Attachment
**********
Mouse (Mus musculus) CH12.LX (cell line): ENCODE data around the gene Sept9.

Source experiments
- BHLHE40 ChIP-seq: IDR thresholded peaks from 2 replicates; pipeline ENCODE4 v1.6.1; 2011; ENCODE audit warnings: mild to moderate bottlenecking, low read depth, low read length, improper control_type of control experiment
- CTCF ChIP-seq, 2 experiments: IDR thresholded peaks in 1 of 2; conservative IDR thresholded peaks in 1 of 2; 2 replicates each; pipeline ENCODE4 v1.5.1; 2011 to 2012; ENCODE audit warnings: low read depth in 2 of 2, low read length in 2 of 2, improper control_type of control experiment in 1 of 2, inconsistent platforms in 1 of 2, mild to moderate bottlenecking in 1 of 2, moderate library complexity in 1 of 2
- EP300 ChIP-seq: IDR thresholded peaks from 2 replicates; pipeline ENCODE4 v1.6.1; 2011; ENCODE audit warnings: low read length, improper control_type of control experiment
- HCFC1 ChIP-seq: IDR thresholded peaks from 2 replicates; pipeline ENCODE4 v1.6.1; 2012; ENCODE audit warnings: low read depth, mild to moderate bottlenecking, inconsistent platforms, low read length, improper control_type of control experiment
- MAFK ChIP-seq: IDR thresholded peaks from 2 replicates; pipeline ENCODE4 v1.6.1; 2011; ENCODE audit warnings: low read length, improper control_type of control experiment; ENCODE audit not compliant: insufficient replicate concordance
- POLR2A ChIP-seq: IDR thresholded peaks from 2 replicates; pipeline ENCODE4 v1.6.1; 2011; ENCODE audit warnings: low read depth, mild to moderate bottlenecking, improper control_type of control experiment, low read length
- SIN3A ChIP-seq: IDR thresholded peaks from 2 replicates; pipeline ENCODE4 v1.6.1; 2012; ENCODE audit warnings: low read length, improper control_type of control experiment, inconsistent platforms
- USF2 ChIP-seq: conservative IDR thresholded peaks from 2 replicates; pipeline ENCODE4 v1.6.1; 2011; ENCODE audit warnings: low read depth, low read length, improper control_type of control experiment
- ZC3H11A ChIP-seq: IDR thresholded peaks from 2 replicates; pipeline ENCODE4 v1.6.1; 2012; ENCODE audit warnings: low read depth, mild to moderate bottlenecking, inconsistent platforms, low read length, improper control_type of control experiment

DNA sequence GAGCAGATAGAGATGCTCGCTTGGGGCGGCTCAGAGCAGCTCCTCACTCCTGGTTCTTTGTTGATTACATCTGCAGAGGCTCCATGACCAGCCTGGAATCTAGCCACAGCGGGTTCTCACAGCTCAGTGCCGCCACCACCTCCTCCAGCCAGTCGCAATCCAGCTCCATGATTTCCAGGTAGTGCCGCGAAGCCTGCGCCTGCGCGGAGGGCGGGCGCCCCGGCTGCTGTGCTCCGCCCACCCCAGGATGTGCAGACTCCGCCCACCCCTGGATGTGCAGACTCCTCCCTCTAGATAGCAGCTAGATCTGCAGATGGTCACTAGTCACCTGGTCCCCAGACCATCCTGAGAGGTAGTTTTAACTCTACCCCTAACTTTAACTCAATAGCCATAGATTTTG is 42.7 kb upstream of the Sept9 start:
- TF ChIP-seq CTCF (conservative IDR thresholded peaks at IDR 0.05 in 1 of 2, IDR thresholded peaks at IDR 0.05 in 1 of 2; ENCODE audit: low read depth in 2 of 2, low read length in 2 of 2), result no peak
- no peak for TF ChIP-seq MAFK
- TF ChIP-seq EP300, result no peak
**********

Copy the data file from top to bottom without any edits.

Mouse (Mus musculus) CH12.LX (cell line): ENCODE data around the gene Sept9.

Source experiments
- BHLHE40 ChIP-seq: IDR thresholded peaks from 2 replicates; pipeline ENCODE4 v1.6.1; 2011; ENCODE audit warnings: mild to moderate bottlenecking, low read depth, low read length, improper control_type of control experiment
- CTCF ChIP-seq, 2 experiments: IDR thresholded peaks in 1 of 2; conservative IDR thresholded peaks in 1 of 2; 2 replicates each; pipeline ENCODE4 v1.5.1; 2011 to 2012; ENCODE audit warnings: low read depth in 2 of 2, low read length in 2 of 2, improper control_type of control experiment in 1 of 2, inconsistent platforms in 1 of 2, mild to moderate bottlenecking in 1 of 2, moderate library complexity in 1 of 2
- EP300 ChIP-seq: IDR thresholded peaks from 2 replicates; pipeline ENCODE4 v1.6.1; 2011; ENCODE audit warnings: low read length, improper control_type of control experiment
- HCFC1 ChIP-seq: IDR thresholded peaks from 2 replicates; pipeline ENCODE4 v1.6.1; 2012; ENCODE audit warnings: low read depth, mild to moderate bottlenecking, inconsistent platforms, low read length, improper control_type of control experiment
- MAFK ChIP-seq: IDR thresholded peaks from 2 replicates; pipeline ENCODE4 v1.6.1; 2011; ENCODE audit warnings: low read length, improper control_type of control experiment; ENCODE audit not compliant: insufficient replicate concordance
- POLR2A ChIP-seq: IDR thresholded peaks from 2 replicates; pipeline ENCODE4 v1.6.1; 2011; ENCODE audit warnings: low read depth, mild to moderate bottlenecking, improper control_type of control experiment, low read length
- SIN3A ChIP-seq: IDR thresholded peaks from 2 replicates; pipeline ENCODE4 v1.6.1; 2012; ENCODE audit warnings: low read length, improper control_type of control experiment, inconsistent platforms
- USF2 ChIP-seq: conservative IDR thresholded peaks from 2 replicates; pipeline ENCODE4 v1.6.1; 2011; ENCODE audit warnings: low read depth, low read length, improper control_type of control experiment
- ZC3H11A ChIP-seq: IDR thresholded peaks from 2 replicates; pipeline ENCODE4 v1.6.1; 2012; ENCODE audit warnings: low read depth, mild to moderate bottlenecking, inconsistent platforms, low read length, improper control_type of control experiment

DNA sequence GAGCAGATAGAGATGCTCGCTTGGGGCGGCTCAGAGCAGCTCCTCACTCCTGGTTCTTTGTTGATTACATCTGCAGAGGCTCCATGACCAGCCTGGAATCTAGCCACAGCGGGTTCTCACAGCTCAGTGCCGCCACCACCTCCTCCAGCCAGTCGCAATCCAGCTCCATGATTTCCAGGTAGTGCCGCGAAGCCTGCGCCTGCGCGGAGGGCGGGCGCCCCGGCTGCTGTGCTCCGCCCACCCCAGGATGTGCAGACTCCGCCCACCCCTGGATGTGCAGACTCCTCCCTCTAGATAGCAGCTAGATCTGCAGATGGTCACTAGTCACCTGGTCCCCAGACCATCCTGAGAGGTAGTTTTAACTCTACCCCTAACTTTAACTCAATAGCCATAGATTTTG is 42.7 kb upstream of the Sept9 start:
- TF ChIP-seq CTCF (conservative IDR thresholded peaks at IDR 0.05 in 1 of 2, IDR thresholded peaks at IDR 0.05 in 1 of 2; ENCODE audit: low read depth in 2 of 2, low read length in 2 of 2), result no peak
- no peak for TF ChIP-seq MAFK
- TF ChIP-seq EP300, result no peak